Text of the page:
The 7th Annual Peggy Pascoe Memorial Lecture - "Counterplanning from the Kitchen Table: June Jordan and the Domestic Literary Enterprise, 1979-1989"

Seventh Annual Peggy Pascoe Memorial Lectureerica-r.-edwards_photo-by-tony-rinaldo-headshot

with guest, Erica R. Edwards of Rutgers University


EMU 145 Crater Lake South

February 7th, 2019 



Refreshments provided


Dr. Edwards’ upcoming talk, “Counterplanning from the Kitchen Table: June Jordan and the Domestic Literary Enterprise, 1979-1985” will focus on the prolific poetry, writing, teachings, and activism of June Jordan. Centering Jordan as an influential figure in ethnic, gender, and queer studies who fought for social justice throughout her life, Dr. Edwards' talk beautifully connects to the mission of the Peggy Pascoe Memorial Lecture.



 Erica R. Edwards is an associate professor of English at Rutgers University. She is an expert in African American literature and culture and the author of Charisma and the Fictions of Black Leadership (University of Minnesota Press, 2012).

Edwards is currently at work on her book The Other Side of Terror: Blackness and the Culture of US Empire, which argues that the making of US empire as a way of life throughout the long war on terror has transformed contemporary black writing. Mapping the transformations of African American literature against campaigns of counterterrorism both at home and abroad—beginning in 1968 with the FBI’s covert COINTELPRO war against black radicalism and proceeding through the war in Vietnam, the Iran hostage crisis, the first Gulf War, and the wars in Afghanistan and Iraq—Edwards argues that poetry, fiction, television, and film have exposed what she calls the imperial grammars of blackness while also marking out minor grammars of subsistence, survival, and black radical undoing.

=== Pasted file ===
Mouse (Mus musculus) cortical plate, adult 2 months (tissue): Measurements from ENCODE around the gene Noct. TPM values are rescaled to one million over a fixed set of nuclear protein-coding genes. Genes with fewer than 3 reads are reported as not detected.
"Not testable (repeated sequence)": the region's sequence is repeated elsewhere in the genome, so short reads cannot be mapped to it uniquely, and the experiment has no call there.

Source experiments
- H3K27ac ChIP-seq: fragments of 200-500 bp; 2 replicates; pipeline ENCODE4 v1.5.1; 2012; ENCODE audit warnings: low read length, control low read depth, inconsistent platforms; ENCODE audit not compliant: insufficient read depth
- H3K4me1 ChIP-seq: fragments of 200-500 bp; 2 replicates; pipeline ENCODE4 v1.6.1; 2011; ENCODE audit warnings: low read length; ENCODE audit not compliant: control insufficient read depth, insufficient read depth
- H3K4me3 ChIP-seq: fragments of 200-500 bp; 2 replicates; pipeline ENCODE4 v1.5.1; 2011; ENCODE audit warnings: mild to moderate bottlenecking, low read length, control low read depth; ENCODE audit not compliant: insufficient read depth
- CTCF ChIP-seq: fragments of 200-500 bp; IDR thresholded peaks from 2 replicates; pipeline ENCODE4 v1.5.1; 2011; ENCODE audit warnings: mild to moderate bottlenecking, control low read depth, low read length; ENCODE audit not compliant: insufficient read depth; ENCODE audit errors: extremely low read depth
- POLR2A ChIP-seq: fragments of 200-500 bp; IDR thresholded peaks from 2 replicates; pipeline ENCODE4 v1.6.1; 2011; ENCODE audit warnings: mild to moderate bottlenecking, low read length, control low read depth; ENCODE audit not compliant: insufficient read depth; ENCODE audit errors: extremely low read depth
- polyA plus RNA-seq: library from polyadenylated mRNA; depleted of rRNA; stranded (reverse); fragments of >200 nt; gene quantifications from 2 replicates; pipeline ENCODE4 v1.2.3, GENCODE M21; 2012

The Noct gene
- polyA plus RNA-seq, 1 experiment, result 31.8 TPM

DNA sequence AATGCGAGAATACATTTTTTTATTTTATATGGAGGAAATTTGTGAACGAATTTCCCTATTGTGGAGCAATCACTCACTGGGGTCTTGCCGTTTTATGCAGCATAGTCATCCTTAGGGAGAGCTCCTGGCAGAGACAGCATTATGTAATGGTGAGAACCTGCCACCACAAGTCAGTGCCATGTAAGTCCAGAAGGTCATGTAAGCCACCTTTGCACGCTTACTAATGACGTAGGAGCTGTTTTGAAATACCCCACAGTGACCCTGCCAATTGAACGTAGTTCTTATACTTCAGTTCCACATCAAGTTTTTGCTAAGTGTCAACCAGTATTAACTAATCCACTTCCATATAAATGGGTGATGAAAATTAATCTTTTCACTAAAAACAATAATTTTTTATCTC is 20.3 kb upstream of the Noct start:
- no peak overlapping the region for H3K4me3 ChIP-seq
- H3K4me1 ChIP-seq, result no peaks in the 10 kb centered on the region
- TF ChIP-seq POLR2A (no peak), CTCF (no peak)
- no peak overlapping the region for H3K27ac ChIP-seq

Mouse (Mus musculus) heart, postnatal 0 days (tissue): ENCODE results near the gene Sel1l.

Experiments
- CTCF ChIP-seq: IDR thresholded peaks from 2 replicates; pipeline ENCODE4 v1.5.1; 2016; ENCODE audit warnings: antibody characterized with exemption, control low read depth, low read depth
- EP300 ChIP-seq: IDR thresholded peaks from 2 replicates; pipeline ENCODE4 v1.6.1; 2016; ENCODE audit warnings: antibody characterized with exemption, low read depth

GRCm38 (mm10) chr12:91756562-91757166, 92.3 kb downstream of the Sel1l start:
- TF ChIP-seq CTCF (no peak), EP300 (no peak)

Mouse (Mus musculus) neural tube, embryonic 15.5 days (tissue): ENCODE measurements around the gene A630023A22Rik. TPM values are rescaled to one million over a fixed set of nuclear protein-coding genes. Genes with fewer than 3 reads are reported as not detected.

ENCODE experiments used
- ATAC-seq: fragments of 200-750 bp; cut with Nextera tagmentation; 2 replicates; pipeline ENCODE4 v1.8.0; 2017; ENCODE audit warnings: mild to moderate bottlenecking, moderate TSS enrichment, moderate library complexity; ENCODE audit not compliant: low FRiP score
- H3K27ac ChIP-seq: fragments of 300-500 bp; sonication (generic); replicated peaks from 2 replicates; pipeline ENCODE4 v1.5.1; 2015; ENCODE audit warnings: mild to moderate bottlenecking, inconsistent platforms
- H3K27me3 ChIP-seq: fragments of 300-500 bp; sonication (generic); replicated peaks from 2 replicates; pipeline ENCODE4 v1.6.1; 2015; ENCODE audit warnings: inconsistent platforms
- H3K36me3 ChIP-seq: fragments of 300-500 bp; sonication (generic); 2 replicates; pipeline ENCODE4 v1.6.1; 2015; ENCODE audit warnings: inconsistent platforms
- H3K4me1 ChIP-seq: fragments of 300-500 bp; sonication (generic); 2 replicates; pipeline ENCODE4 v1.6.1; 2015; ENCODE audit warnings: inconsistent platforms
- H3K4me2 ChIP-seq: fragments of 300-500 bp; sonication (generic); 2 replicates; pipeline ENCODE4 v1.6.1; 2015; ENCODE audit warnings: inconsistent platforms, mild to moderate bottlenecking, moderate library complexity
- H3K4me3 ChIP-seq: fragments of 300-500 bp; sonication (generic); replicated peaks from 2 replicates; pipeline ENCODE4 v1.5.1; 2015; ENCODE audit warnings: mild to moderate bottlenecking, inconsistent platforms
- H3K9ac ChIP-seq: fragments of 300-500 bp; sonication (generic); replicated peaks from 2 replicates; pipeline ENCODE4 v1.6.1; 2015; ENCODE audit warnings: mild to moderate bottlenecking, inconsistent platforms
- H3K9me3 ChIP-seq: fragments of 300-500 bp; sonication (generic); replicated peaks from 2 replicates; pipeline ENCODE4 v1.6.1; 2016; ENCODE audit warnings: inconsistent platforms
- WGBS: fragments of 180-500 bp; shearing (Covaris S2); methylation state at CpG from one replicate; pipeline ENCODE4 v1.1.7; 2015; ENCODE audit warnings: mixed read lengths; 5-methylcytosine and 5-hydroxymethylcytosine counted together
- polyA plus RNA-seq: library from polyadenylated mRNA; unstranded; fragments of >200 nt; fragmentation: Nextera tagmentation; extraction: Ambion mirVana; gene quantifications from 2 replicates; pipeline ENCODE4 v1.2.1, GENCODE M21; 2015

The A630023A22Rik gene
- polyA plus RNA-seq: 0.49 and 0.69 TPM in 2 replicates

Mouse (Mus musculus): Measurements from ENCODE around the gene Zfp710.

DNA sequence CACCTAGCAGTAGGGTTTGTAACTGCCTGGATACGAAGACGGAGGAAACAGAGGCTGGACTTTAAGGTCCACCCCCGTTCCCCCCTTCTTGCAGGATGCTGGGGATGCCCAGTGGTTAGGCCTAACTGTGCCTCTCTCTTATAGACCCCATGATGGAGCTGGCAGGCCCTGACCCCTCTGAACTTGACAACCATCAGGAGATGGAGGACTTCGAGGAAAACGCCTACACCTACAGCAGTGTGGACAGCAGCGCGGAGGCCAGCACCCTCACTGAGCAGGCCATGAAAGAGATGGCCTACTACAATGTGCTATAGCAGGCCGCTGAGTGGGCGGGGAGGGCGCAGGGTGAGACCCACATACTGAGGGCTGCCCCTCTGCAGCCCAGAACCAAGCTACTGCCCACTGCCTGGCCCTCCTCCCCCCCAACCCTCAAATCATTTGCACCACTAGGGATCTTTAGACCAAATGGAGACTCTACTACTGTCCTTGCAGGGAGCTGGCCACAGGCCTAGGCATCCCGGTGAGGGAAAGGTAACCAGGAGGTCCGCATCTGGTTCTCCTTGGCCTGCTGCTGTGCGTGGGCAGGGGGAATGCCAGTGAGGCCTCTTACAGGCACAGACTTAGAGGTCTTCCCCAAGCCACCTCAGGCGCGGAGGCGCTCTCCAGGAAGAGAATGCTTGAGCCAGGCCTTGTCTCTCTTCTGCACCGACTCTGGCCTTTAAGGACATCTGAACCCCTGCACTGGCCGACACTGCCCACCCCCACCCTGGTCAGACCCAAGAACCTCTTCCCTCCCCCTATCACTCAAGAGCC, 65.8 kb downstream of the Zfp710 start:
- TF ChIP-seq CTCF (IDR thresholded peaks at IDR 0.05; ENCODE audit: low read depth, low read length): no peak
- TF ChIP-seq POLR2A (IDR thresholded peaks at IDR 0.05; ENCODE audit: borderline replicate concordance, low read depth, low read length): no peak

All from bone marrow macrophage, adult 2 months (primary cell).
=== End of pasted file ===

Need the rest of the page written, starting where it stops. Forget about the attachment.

Edwards is the recipient of awards and fellowships from the Andrew W. Mellon Foundation, the Modern Language Association, and the Woodrow Wilson National Fellowship Foundation. In 2017-2018, she held the Presidential Term Chair in African American Literature at Harvard University. Edwards cofounded the UC Consortium for Black Studies in California. Her work on African American literature, politics, and gender critique has appeared in such journals as American Literary History, American Quarterly,Black CameraCallaloo, and differences: A Journal of Feminist Cultural Studies. Edwards earned a PhD in literature from Duke University.

Peggy Pascoe, once the Carrie C. Beekman Professor of Northwest and Pacific History and a professor of ethnic studies, was a longtime ethnic studies executive committee member and later a core faculty member whose commitment and passion are remembered dearly by her ethnic studies colleagues. To memorialize her unwavering dedication to the building of ethnic studies, we have instituted the annual Peggy Pascoe Memorial Lecture to honor the hard work and care she selflessly devoted to the department. Pascoe was a UO faculty member from 1996 until her death in July 2010. Peggy Pascoe sitting at her desk